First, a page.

AMES, Iowa – Iowa State engineers are part of a new, $140 million national manufacturing institute dedicated to reusing materials in ways that can improve the energy efficiency of American manufacturing by up to 50 percent. The U.S. Department of Energy announced the new institute – the Reducing Embodied-energy and Decreasing Emissions, or REMADE Institute … Continue reading Iowa State engineers will contribute to new Manufacturing USA institute
This story was originally published by University News Service AMES, Iowa – Wade Johanns had the honor of announcing the second-ever Lifetime Achievement Award from the organizers of the American Solar Challenge, a cross-country race for student-designed and student-built solar cars. Johanns has two engineering degrees from Iowa State University and spent years as a … Continue reading Change Agent: James Hill, Team PrISUm mentor
AMES, Iowa – Self-destructing electronic devices could keep military secrets out of enemy hands. Or they could save patients the pain of removing a medical device. Or, they could allow environmental sensors to wash away in the rain. Making such devices possible is the goal of a relatively new field of study called “transient electronics.” … Continue reading Iowa State scientists develop quick-destructing battery to power ‘transient’ devices
This story was originally posted with the Iowa State News Service. When it launches basketball-sized “boulders” at a castle tower, the robot built by a team of students from Cedar Falls High School can’t see over defending robots. So, at 8:30 on a recent school night, team members were at school, working to solve the … Continue reading Iowa school teams, individuals head to science and technology world championship
Martin Thuo likes to look for new, affordable and clean ways to put science and technology to work in the world. His lab is dedicated to an idea called frugal innovation: “How do you do very high-level science or engineering with very little?” said Thuo, an assistant professor of materials science and engineering at Iowa State University and an associate of the U.S. Department of Energy’s Ames Laboratory.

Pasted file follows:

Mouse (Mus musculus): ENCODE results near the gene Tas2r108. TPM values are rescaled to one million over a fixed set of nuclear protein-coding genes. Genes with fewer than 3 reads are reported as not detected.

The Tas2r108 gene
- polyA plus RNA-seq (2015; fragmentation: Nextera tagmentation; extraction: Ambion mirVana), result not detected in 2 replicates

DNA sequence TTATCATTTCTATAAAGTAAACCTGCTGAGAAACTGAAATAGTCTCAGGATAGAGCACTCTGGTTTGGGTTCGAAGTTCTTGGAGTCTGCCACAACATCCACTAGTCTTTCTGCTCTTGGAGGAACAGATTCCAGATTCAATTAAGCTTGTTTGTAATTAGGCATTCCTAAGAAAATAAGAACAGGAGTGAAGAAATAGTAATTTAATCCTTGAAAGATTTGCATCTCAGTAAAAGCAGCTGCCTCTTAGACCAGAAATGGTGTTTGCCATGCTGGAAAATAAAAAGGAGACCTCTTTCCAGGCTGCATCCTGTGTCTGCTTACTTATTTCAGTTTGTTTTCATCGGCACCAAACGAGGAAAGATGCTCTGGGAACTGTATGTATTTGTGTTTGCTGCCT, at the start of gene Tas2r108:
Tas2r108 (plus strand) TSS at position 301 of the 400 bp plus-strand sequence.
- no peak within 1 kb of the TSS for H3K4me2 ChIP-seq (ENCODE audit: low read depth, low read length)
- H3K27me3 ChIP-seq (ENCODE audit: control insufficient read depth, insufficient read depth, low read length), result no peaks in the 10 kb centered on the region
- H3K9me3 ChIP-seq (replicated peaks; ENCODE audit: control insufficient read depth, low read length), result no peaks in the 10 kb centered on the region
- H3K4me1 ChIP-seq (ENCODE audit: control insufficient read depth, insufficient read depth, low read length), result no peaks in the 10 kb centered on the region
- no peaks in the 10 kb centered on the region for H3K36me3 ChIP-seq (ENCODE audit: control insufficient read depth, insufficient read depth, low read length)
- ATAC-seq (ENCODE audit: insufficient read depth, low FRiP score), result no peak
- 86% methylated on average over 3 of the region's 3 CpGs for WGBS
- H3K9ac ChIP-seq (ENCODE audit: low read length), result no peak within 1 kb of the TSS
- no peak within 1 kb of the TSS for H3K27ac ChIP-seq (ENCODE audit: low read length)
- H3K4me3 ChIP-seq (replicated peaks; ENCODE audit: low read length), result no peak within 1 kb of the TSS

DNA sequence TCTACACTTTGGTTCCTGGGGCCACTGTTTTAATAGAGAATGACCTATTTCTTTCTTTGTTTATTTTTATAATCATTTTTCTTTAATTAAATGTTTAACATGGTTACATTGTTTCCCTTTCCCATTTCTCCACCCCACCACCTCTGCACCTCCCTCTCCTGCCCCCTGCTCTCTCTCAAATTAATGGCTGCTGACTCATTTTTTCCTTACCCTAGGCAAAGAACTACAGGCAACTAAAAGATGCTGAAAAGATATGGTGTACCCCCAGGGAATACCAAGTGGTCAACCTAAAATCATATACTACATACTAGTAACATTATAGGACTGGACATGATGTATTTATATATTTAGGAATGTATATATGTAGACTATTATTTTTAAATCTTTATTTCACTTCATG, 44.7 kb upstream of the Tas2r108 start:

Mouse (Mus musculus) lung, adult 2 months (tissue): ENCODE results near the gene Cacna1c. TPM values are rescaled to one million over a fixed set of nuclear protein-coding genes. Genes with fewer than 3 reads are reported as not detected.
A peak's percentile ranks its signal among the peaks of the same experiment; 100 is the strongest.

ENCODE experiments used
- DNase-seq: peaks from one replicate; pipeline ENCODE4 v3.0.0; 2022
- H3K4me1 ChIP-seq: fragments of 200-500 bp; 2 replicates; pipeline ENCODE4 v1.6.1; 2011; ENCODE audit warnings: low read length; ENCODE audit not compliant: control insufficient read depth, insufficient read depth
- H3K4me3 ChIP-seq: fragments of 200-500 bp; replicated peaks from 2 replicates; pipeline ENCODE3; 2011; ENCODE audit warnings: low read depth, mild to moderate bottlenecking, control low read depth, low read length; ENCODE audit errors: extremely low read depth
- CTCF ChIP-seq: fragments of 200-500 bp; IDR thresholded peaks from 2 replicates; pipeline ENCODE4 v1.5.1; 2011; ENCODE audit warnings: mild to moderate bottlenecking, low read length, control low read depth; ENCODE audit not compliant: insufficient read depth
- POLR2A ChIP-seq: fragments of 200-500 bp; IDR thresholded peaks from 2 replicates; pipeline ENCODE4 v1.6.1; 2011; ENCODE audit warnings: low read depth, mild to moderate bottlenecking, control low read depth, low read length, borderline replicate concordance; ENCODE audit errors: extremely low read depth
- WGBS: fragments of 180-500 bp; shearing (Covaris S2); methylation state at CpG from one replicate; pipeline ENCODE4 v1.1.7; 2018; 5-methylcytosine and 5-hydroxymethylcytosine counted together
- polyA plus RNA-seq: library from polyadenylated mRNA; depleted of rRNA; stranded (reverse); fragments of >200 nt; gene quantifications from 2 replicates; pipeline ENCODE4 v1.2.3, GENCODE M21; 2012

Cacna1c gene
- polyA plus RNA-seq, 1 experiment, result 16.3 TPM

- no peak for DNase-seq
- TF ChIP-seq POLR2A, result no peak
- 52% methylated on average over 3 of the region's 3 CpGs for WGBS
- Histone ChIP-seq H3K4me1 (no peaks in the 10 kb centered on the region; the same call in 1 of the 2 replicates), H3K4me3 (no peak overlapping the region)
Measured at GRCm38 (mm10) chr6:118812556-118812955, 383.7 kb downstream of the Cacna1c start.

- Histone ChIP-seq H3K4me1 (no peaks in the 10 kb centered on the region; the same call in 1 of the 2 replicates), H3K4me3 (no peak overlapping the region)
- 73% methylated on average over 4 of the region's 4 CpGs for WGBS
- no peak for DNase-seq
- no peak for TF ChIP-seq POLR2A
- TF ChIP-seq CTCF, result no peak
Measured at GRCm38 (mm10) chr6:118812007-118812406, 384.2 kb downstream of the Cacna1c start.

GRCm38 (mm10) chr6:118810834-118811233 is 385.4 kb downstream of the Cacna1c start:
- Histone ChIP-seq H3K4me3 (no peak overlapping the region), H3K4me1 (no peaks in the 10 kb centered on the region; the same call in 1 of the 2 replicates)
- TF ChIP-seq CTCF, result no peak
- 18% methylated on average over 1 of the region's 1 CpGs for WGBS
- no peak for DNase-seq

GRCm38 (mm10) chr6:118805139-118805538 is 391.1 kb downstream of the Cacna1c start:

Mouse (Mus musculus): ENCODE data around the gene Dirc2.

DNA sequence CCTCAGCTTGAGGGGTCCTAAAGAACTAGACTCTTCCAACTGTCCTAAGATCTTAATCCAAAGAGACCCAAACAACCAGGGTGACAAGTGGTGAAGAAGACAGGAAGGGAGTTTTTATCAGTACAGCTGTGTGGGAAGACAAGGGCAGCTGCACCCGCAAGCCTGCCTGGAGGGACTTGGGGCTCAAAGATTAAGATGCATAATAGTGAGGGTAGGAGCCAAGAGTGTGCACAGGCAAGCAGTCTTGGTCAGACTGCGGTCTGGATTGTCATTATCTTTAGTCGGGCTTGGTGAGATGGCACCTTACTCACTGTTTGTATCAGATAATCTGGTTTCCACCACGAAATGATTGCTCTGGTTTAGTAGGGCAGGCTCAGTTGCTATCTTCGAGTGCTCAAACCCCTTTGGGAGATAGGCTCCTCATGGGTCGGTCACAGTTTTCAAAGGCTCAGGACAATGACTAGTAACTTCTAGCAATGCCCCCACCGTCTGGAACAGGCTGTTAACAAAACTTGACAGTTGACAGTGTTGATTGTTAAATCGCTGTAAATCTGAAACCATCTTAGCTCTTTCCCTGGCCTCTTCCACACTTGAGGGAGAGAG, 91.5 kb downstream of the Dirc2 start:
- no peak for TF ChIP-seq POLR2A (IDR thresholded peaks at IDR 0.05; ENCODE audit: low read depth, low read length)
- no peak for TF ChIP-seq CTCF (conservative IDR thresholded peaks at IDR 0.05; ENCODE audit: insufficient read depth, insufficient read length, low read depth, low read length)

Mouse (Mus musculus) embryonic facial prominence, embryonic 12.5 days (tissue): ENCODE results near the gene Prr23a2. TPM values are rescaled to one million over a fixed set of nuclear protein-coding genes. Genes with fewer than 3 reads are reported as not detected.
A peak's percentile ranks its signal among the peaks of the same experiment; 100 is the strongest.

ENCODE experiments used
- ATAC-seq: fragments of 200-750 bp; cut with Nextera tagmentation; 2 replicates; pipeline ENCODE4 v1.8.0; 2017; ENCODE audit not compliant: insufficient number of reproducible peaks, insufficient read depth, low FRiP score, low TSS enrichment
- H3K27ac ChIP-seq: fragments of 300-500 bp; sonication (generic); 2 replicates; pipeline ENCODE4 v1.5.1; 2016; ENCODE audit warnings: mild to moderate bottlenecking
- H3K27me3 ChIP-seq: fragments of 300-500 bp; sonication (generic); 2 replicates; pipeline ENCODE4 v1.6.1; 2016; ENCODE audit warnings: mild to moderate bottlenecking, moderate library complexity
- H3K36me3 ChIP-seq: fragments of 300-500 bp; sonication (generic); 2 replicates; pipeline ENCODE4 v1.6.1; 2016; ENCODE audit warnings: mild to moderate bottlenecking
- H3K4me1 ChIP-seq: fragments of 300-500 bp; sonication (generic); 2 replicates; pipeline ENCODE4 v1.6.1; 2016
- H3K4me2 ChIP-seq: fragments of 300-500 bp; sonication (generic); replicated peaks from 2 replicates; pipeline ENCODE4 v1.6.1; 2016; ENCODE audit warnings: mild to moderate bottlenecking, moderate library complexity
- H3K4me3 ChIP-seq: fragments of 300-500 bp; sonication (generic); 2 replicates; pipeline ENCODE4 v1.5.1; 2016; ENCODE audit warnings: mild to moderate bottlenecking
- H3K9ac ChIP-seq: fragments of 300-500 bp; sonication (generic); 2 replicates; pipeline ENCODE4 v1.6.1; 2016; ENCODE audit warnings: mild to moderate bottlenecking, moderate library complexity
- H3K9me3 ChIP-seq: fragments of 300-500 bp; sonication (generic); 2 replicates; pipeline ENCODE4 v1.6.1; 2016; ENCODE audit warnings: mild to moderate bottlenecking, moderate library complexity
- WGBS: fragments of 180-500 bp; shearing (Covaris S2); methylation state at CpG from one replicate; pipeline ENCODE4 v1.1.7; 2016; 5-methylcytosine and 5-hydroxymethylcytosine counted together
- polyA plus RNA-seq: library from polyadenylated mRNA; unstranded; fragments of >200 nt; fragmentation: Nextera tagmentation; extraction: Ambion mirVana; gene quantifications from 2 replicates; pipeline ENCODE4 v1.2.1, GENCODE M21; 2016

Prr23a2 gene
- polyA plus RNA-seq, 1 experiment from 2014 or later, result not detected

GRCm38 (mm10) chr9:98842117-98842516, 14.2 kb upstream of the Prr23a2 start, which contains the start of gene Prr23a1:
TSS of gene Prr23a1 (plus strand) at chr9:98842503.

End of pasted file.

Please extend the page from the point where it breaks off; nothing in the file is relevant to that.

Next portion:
Bong Wie sent his hands flying, simulating an explosion right there in his Howe Hall office. If his ideas become reality and spacecraft carrying nuclear explosives fly into asteroids one day, “The asteroid can be pulverized – not just fragmented – into dust!” he said, his hands going wild.
The first thing you noticed during a visit to a new Iowa State University engineering laboratory was the full-sized mannequin lying across a table. That’s for studies to improve suturing techniques and tools. Then there was a bin full of basketball shoes. Those are for studies of tread patterns and their effects on traction and performance.
Iowa State University engineers have developed a new flexible, stretchable and tunable “meta-skin” that uses rows of small, liquid-metal devices to cloak an object from the sharp eyes of radar. The meta-skin takes its name from metamaterials, which are composites that have properties not found in nature and that can manipulate electromagnetic waves.
Engineers at Iowa State University have found a way to combine a genetically engineered strain of yeast and an electrocatalyst to efficiently convert sugar into a new type of nylon. Previous attempts to combine biocatalysis and chemical catalysis to produce biorenewable chemicals have resulted in low conversion rates.
Teams of students will face eight straight hours of attacks on the computers and networks behind a simulated city’s power and water utilities. Can they protect all the software, hardware and connections? Will the lights stay on? Will the water run? Will the residents of a small, fictional city be without critical services and infrastructure?
The second round of awards from Iowa State University’s Presidential Initiative for Interdisciplinary Research will help build four big data research teams and launch major projects in digital agriculture and intelligent text analysis.
Three thin leaflets blew open and blood blasted through an artificial heart valve, the center stream firing reds and yellows, the colors indicating a flow speed up to 125 centimeters per second. When the leaflets slammed shut, the flow turned to light blue eddies, indicating blood flow had nearly stopped.